In another illustration of the enormous variety of events that can threaten companies’ supply chains, the “Occupy Movement” is calling for a shutdown of all West Coast ports on Dec. 12. The movement's declaration came about three weeks after thousands of Occupy Oakland protestors halted nighttime operations at the Port of Oakland on Nov 2.
Of course, coming from the leaders of a famously leaderless coalition known mostly for its lack of organization, the call to action could well produce no action in the end. It has had one affect already, causing a rift between the Occupy Movement and the powerful International Longshore and Warehouse Union. The ILWU voiced support for the Oakland protest, but a letter from the ILWU Coast Committee in San Francisco to their West Coast locals warned that groups outside of the union “intent on driving their own agendas” are using ILWU issues to pursue their own goals. Furthermore, the committee reminded the longshoremen that public demonstrations are not picket lines under the waterfront contract.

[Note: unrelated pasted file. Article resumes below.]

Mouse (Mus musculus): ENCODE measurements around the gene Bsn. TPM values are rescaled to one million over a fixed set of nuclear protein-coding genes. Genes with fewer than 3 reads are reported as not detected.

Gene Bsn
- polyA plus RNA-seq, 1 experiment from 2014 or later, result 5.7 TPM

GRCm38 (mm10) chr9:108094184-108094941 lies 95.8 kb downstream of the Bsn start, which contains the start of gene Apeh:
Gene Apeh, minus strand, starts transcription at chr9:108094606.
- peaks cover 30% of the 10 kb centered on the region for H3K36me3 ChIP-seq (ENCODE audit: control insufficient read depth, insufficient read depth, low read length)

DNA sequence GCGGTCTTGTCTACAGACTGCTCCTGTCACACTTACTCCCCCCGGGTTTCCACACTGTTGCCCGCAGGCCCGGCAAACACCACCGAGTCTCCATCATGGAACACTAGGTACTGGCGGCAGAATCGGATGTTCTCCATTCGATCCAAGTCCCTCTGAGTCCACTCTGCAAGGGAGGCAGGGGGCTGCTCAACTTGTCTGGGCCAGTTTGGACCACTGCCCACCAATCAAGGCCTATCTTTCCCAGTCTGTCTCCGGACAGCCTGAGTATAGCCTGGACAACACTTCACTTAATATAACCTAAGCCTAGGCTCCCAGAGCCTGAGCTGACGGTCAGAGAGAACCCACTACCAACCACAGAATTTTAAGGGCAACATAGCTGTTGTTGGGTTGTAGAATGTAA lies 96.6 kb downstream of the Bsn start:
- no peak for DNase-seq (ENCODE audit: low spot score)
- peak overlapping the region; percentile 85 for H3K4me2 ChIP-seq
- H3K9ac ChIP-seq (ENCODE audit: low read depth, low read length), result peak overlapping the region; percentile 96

In order to effectively shut down West Coast ports, the Occupy Movement would have to position so many demonstrators at the entrances to the ports that they would present a safety threat to longshoremen attempting to report to their jobs. An arbitrator ruled that such a condition existed in the Occupy Oakland demonstration.
On land or sea, there are always risks to your goods. The container ship that broke up on a reef off of New Zealand, and the “reefer” containers that exploded upon handling in port, causing longshoremen to refuse to unload refrigerated containers, are two more recent examples. Just be sure your contingency planning isn’t “dead in the water.”